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This review is from: A Spy Among Friends: Kim Philby and the Great Betrayal (Kindle Edition)
If you are my age (I'm 61) the Kim Philby story probably passed you by. I was born the year after Burgess and MacLean defected to Russia. I was ten when Philby followed them. Of course, I heard about the Philby scandal, but I didn't really take it in. Actually, even those older than me, who may have had a livelier interest in current affairs, would have had only a vague idea of what Philby had done.
Philby had been named as the "third man" by Marcus Lipton several years before he fled, but the allegation had then been withdrawn. When he finally went to Moscow, in 1963, the British public were told nothing for some months. Then, when the newspapers started to pick it up, we were just told that Philby had spied for the Russians during, before and for a very short time after the war. The truth was hidden from us for years. In fact, Philby had worked for the USSR from the 1930s right through to 1963. And he had been directly responsible for the deaths of many hundreds of innocent people. But all that was kept under wraps. Even the Americans, the CIA and the FBI, were assured by MI6 (which doesn't come out of this story very well) that Philby had given up his work for the Soviet Union before he became head of the MI6 station in Washington in 1949 (a job which he used to pass on many American secrets to Moscow).
The theory the secret service wanted us to swallow was that Philby had become a communist spy at about the time of the Spanish civil war and had retained his allegiance to the USSR only until shortly after the second world war. We now know that was a blatant lie: he continued to help Moscow right up to the time, in 1963, when his cover was finally blown. It is not surprising that most of us, until we read this excellent book, only had the dimmest idea of what Philby was up to during all those years.
MacIntyre's book is a wonderfully easy read. It tells Philby's story in a way which is splendidly illuminating for those of us who knew little more than that he had helped Russia during the war and then defected nearly twenty years later. Of course, because the government still refuses to allow us to see the official documents, a lot of it, as the author explains, is speculation and conjecture. But it is well-informed speculation and conjecture, and it rings true.
I am not sure whether MacIntyre entirely succeeds in explaining why it was that Philby, an intelligent and apparently civilised English gentleman, stuck so firmly, for so long, to his conviction that the Soviet Union was heaven on earth, that there was nothing wrong with killing innocent people in large numbers in order to advance its cause. But that is probably because it is almost impossible to think of any rational explanation, other than the rather boring one that he was too arrogant to accept he had been wrong in the first place.
The modern reader will be struck by how easy it was, particularly in the cases of Burgess and MacLean (two obviously rather nutty men), for oddballs to get on in government service in the 1940s and 1950s. MacIntyre puts it all down to the old boy network: anyone, however nutty, who had been to a public school could get a job, just because he was a gentleman. But I am not convinced he is right about that. There was another side to the old boy network. For every Burgess, MacLean and Philby who was employed by the government there were many others, public school boys, who were rejected because the other "old boys" knew of their weaknesses. These days, I suspect, we have gone too far the other way: I doubt whether any eccentric can ever get an important job in government service; the rest of us are probably the losers.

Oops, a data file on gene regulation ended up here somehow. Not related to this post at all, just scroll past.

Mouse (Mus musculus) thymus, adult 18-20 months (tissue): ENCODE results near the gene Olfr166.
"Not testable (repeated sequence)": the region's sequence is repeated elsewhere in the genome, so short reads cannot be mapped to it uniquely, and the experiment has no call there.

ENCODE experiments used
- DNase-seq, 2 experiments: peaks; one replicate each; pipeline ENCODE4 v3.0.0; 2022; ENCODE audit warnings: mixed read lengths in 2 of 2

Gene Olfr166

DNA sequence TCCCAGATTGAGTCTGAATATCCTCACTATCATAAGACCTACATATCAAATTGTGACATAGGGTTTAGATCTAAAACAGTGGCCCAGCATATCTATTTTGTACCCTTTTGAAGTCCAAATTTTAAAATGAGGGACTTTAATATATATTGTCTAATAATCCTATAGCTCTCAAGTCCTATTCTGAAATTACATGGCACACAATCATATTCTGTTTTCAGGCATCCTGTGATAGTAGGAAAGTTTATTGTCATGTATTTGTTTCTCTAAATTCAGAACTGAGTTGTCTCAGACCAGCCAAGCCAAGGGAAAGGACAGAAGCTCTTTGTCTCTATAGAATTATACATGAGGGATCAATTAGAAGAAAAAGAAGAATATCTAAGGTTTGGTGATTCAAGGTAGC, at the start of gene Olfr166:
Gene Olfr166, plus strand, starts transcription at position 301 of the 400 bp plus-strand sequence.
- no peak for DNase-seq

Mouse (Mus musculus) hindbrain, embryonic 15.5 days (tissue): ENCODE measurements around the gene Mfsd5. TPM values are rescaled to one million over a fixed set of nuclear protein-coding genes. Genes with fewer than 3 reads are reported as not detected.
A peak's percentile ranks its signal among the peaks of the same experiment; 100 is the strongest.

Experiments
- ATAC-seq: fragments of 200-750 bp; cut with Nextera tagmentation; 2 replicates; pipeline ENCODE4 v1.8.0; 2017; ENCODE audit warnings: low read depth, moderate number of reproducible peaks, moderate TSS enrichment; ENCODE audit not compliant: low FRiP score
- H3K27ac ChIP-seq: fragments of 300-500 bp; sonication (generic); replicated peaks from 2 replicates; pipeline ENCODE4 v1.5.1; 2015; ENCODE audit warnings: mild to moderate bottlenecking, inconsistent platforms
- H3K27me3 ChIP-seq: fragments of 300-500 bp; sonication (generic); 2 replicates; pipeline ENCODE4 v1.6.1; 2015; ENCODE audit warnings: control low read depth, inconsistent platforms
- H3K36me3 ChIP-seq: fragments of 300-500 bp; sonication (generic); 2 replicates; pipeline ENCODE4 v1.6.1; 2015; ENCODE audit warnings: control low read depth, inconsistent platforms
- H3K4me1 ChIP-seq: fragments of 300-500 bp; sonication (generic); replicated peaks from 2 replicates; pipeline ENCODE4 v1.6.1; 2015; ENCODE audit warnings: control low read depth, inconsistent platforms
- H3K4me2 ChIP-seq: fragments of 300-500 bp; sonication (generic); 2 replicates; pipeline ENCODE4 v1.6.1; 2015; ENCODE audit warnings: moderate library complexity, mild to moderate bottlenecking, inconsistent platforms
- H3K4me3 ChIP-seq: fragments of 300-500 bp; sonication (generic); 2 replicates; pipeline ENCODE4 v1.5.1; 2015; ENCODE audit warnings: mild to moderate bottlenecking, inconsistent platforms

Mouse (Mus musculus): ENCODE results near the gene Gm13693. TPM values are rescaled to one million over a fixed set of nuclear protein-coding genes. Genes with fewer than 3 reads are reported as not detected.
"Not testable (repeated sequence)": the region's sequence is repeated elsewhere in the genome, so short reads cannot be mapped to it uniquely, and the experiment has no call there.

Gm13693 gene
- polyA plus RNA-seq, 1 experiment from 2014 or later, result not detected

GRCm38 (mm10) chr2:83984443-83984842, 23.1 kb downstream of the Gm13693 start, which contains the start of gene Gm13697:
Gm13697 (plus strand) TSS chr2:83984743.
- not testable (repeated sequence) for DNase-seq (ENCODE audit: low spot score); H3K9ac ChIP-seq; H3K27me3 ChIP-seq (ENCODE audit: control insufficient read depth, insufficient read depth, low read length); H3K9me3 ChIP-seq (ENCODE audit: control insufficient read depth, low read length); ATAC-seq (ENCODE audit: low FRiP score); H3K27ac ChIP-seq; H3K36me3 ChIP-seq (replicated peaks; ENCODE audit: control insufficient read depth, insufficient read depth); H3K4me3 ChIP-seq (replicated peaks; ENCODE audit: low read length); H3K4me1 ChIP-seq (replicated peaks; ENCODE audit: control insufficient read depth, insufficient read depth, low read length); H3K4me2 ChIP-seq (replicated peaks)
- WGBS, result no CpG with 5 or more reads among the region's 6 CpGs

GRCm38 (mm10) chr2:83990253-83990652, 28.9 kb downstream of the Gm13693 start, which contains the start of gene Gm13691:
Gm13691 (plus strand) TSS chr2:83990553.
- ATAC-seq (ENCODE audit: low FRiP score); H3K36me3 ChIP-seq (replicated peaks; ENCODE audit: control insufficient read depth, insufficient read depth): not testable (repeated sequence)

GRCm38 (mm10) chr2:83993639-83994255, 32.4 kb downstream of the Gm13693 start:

The real problem, of course, was that all those Cambridge spies were recruited by Russia at a time when many young people (not all stupid), understandably appalled by fascism, were convinced that communism provided the only hope of world peace. And then there came the war against Hitler which, after the Soviet Union's brief pact with Germany, put the UK and Russia on the same side. It is not wholly surprising that young idealists in Britain convinced themselves that there was nothing wrong with helping our ally.
But we are still left wondering why Philby, in particular, refused to accept, long after almost everyone else did, that the Soviet Union was evil. He knew that information he was providing to Moscow was being used to kill innocent people, but he apparently saw nothing wrong with that. And yet, at the end of his life, in his flat in Moscow, he was still avidly reading the Times's reports of cricket matches. Maybe we will never understand him.
But this book does go a long way to explaining a very odd phenomenon. I have no hesitation in advising you to read it.
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Showing 1-2 of 2 posts in this discussion
Initial post: 13 Dec 2014 06:22:32 GMT
Last edited by the author on 13 Dec 2014 06:23:00 GMT
Stanley Crowe says:
Hi Charles: I'm 70, and I remember much of this -- even Buster Crabbe. I think it's a fascinating book, especially on the class aspects. Le Carre's interview with the guy who let Philby back into the service was very revealing, I thought. He seemed unaware of HIS responsibility for a lot of death and damage (or maybe just was in denial about it). I didn't like J. Edgar Hoover at all, but his instincts about Philby were right! Cheers, SC
In reply to an earlier post on 13 Dec 2014 10:24:22 GMT
C. E. Utley says:
Thank you so much for your comment. It is gratifying when one discovers that these reviews are not wholly ignored.
All the best
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